Google offers data residency for Korean corporate clients
Google Cloud has enabled Korean customers to use the tech giant’s generative artificial intelligence services to store their data domestically instead of overseas to alleviate customers’ worries over data leakage, while ramping up its efforts to expand its presence in the enterprise generative AI market here.
On Tuesday, Google’s cloud affiliate announced its new data residency guarantees for Korean clients through Vertex AI by including Korea as one of its first 10 global data storage locations, alongside the US, Canada, Japan and Singapore. Data residency refers to the geographic location where user data is stored.
Vertex AI is a machine learning platform introduced by Google Cloud in 2021, allowing clients to train and deploy machine learning models and AI applications, and to customize large language models for use in AI-powered applications. Google Cloud's Vertex AI has tools and over 100 AI foundation models, including Meta's LLaMa-2.
Korean corporate clients’ demand for control over their data storage location is increasing due to their data’s privacy, security and compliance with local laws and regulations. Especially with the emergence of generative AI, such as ChatGPT, users want to make sure their data is protected without being used as materials for upgrading Big Tech firms’ AI models, the company said.
Google Cloud’s latest feature not only allows domestic clients’ data to be stored here but also protects it through an encryption key, so that only applicable users can view and manage the data, Philip Moyer, Google Cloud’s global vice president of AI business, told reporters on the sidelines of the Google Cloud Summit Seoul 2023 event on Tuesday.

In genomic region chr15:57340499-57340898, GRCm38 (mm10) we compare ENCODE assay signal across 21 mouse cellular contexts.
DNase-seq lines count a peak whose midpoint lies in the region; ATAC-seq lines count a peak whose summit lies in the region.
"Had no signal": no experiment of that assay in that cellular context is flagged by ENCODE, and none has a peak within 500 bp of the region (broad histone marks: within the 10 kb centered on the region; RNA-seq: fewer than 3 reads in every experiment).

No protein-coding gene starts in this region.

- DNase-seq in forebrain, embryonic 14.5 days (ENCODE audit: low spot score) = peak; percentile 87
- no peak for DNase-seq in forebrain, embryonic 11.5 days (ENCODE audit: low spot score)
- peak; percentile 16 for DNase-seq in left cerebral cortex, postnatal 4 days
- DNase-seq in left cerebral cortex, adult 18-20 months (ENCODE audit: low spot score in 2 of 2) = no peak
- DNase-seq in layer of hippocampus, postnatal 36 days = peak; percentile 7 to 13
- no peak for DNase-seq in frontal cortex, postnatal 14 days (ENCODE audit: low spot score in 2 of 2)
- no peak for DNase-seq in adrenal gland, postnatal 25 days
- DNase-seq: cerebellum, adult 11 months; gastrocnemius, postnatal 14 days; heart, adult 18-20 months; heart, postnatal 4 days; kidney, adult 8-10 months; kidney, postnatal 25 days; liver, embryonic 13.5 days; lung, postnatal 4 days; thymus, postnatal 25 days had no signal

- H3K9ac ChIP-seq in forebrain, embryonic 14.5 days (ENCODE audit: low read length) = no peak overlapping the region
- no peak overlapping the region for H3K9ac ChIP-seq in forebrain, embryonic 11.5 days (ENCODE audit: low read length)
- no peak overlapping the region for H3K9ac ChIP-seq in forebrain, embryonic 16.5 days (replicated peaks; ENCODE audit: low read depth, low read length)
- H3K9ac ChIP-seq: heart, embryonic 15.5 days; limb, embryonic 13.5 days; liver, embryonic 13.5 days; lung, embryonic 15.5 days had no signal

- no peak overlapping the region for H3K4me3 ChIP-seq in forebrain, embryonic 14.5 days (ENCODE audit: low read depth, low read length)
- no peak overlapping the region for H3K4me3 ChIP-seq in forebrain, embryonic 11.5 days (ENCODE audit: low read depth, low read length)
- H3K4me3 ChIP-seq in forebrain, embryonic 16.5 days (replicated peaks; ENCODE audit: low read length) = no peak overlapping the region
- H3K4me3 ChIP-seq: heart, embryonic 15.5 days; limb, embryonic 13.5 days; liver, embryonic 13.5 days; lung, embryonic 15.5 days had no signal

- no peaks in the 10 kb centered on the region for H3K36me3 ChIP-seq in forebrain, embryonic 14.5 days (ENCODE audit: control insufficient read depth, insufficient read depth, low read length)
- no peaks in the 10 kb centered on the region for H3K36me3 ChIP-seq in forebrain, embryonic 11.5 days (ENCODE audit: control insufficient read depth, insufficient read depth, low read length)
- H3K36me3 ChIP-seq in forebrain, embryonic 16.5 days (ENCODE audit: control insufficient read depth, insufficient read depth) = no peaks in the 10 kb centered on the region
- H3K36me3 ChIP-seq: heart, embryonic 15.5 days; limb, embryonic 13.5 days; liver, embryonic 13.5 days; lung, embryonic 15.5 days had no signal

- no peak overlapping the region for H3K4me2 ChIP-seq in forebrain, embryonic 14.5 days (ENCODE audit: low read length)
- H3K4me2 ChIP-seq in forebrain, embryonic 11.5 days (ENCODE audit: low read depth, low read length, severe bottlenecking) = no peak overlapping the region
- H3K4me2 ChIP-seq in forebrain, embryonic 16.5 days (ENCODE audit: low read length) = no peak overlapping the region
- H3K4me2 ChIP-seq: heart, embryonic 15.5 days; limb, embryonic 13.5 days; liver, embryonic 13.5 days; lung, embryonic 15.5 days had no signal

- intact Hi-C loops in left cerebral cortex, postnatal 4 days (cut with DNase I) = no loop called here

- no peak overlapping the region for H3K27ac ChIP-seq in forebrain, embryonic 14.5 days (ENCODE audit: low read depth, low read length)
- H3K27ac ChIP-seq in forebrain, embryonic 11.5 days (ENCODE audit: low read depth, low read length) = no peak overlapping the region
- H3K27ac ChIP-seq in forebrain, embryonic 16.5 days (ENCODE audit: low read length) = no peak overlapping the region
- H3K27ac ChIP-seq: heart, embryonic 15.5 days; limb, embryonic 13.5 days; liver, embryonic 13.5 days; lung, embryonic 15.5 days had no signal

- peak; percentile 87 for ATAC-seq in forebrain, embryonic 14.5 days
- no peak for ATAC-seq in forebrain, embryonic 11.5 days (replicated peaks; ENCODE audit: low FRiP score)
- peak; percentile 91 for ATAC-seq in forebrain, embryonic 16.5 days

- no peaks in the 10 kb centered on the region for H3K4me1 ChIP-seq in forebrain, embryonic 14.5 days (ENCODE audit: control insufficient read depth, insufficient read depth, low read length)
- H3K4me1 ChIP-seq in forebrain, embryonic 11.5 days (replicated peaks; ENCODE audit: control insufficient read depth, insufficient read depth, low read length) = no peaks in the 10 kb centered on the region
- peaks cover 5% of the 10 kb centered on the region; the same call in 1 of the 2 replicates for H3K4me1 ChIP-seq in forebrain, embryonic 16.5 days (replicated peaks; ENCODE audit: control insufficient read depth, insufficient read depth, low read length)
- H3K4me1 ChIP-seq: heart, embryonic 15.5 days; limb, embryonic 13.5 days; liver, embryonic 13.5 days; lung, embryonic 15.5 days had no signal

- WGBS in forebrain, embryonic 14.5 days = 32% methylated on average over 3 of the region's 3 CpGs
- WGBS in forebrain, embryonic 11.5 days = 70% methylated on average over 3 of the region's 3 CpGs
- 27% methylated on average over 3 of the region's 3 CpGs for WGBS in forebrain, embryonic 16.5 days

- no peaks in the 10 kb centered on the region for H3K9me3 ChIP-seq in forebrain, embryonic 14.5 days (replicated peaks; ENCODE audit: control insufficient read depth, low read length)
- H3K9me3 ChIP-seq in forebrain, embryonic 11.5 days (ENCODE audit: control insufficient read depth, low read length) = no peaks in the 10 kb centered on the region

Although the number of domestic clients using Google Cloud’s data residency service has not yet been disclosed, the cloud service provider has supported accelerating customers’ content creation, process automation and information organization, while its key local clients include LG AI Research, Kakao Brain, Samsung Electronics, Kia and Korean Air, according to the company.
Kang Hyoung-jun, managing director of Google Cloud Korea, claimed that the tech giant is the first global cloud operator to open a residency in Korea, but industry sources said its archrival Amazon Web Services has already provided the same service here since 2016. AWS takes up a market share of over 60 percent in the Korean cloud sector so far, the sources said.
Market watchers believe Google Cloud is putting greater value on protecting customers’ data here, to actively target the cloud services for the public sector while competing against AWS, since the Korean government has removed regulatory barriers for foreign firms obtaining lower-grade Cloud Security Assurance Program certificates from earlier this year.
At Tuesday's event, Kang said Google Cloud is "under process" with the certificate application process, he touted the tech giant as the "fastest-growing public cloud firm." Yet AWS officials did not confirm on the matter, industry sources said the company appears to be applying for the CSAP certification process.